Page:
At the UN General Assembly on Tuesday, U.S. President Donald Trump was laughed at by global leaders when he boasted about his accomplishments. He may feel insulted by the reception he got in New York, but a day earlier his administration saw a more tangible display of how much the international community opposes some of his policies.
On Monday, the European Union announced a decision to launch a “special purpose vehicle” with the mission of helping Iran blunt the impact of U.S. sanctions. Iran is still in compliance with its obligations under the 2015 nuclear deal, according to the International Atomic Energy Agency, and the P5+1 signatories – aside from the U.S. – remain firmly in the deal. “We are not backing down [on the Iran nuclear agreement],” said a European diplomat, according to the Wall Street Journal.
The U.S. is nearly friendless in its quest to tear up the Iran nuclear deal, save for Saudi Arabia and Israel, and the EU’s initiative is intended to keep the accord alive. China and Russia offered their support for the new financing vehicle.
But, despite their support, Iran has been hit hard by U.S. sanctions as the world dials back on its purchases from Iran. The Iranian rial has plunged in value this year and oil exports are expected to continue to decline. Without the benefits of the nuclear deal, Iran has little incentive to remain in the accord and may eventually bow out.
“Mindful of the urgency and the need for tangible results, the participants welcomed practical proposals to maintain and develop payment channels, notably the initiative to establish a Special Purpose Vehicle (SPV) to facilitate payments related to Iran’s exports, including oil,” Britain, China, France, Germany, Russia and the EU announced in a joint statement. The goal is “to protect the freedom of their economic operators to pursue legitimate business with Iran.”
The EU’s plan consists of an entity setup for the sole purpose of processing payments for companies doing business with Iran. This would allow European companies to buy oil from Iran without fear of getting hit by U.S. sanctions. The trade would presumably take place in a currency other than the greenback because of U.S. sanctions on dollar transactions.
To be sure, the U.S. still wields unparalleled power over the fate of Iran’s oil exports, and has already succeeded in disrupting a larger share of Iranian supply than most analysts had predicted. Estimates from earlier this year pegged Iran’s losses at around 400,000-500,000 bpd, but more recent estimates put the losses at 1 million barrels per day (mb/d), or perhaps even more, by the end of the year. Iran’s oil exports fell to 3.584 mb/d in August, down 150,000 bpd from a month earlier.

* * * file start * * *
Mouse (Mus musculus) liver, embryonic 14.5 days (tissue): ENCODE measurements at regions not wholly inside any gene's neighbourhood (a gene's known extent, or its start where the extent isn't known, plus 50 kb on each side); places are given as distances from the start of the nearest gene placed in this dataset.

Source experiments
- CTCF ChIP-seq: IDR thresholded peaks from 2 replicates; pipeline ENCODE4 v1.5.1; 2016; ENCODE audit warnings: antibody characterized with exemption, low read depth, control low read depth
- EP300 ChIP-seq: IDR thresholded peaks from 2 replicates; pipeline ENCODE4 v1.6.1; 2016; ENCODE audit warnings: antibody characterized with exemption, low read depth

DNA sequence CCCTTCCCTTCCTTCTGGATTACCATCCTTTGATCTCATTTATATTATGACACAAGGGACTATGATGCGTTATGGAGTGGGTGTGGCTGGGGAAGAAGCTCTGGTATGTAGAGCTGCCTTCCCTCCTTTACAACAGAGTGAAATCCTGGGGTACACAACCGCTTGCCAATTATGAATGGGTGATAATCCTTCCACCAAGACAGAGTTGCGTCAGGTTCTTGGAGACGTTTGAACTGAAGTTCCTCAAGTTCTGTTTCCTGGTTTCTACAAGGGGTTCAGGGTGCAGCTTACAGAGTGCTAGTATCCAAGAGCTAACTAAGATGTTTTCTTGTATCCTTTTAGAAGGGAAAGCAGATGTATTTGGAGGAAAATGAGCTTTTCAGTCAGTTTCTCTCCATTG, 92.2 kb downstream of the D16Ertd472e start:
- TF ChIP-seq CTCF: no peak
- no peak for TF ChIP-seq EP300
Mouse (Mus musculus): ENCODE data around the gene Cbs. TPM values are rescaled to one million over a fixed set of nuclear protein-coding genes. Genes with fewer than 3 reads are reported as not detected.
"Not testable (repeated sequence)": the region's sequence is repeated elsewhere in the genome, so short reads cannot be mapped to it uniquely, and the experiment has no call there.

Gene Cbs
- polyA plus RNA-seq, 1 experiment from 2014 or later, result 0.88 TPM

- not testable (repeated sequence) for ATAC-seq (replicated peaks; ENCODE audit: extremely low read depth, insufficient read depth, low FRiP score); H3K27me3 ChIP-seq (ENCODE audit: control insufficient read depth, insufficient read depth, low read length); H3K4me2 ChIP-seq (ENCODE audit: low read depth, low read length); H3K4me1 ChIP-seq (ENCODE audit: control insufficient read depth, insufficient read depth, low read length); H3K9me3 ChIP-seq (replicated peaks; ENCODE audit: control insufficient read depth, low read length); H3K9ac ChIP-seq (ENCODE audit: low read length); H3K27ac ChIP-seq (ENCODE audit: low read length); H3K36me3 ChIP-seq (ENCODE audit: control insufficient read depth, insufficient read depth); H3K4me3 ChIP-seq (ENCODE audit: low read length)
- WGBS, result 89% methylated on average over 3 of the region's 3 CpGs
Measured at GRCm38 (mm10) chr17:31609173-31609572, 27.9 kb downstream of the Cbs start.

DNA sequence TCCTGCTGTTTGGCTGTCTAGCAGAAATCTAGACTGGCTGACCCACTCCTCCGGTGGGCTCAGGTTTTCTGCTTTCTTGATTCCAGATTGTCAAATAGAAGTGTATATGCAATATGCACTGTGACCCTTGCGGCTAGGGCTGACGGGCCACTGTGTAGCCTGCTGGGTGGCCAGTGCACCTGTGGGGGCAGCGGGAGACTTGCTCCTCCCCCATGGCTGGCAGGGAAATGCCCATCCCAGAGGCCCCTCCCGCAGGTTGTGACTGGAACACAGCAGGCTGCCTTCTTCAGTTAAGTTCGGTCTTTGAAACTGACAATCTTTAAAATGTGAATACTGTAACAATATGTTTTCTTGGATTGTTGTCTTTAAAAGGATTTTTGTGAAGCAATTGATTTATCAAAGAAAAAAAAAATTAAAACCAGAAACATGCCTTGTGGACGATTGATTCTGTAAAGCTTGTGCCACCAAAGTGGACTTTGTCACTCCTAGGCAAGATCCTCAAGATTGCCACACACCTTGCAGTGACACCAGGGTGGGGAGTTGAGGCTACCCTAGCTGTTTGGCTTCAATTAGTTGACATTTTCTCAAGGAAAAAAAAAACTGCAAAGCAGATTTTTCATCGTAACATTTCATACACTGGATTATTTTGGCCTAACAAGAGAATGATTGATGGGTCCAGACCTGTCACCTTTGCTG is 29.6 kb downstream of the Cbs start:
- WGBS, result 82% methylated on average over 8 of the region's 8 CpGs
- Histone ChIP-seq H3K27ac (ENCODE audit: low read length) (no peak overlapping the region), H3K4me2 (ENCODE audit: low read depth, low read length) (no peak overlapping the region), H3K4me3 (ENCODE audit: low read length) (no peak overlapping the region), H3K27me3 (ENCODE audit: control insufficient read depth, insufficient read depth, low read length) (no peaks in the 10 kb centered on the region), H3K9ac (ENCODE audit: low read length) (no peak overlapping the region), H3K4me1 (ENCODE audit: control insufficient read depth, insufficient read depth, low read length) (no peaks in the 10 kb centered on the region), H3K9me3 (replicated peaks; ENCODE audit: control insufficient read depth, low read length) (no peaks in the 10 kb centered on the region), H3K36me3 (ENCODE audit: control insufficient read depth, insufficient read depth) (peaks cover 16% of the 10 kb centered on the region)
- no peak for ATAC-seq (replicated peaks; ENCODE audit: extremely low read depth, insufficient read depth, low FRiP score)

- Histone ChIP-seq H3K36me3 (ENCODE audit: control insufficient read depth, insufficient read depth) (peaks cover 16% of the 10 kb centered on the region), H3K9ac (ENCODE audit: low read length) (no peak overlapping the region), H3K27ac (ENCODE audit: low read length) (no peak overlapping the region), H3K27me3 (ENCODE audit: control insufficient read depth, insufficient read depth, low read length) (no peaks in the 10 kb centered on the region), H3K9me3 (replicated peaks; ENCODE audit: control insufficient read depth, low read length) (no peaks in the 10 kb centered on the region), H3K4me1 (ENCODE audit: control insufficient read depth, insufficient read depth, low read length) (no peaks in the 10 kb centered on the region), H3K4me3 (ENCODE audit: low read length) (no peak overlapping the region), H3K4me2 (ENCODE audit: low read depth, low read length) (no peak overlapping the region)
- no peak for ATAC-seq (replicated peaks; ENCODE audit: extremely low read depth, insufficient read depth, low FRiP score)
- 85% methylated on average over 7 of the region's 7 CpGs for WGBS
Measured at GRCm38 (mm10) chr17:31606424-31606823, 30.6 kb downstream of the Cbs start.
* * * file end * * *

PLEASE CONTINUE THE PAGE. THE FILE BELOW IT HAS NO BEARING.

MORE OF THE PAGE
The ability of the U.S. to demand compliance from so many countries is a testament to the power of the American-oriented international financial system and the strength of the dollar as the world’s reserve currency. Still, there are those that believe the aggressive use of sanctions will backfire on the dollar in the long run. In the future, the effort by the P5+1 nations to setup an alternative payments system may be viewed as a turning point, a small but highly symbolic attempt at undermining dollar dominance.
In the short run, it is unclear if the effort will have an impact.
“The question is whether this will work, because of course the US will continue to exert colossal pressure on the European Union and, with a strong desire, can easily trample down any mechanism,” Vladimir Yermakov, director of the department for non-proliferation and arms control at the Russian foreign ministry, told reporters, according to the FT. “Everything depends on how far the Americans want to go and how far our European colleagues will allow them to go.”
It is not clear that European companies will be convinced to trust the “special purpose vehicle” setup by the EU or that buying Iranian oil will go unpunished by Washington. Already, Total SA has withdrawn from a major natural gas project in Iran, and other major European companies such as Peugeot, Renault and Siemens have also suspended their Iranian operations. There is little prospect of their return.
Refiners in Europe have dramatically cut their imports of Iranian oil, which has been an important factor in the decline of Iran’s oil exports. That also seems unlikely to change.
Without the decisions by individual private companies to continue to do business with Iran, the EU initiative could be rendered symbolic. Time will tell.
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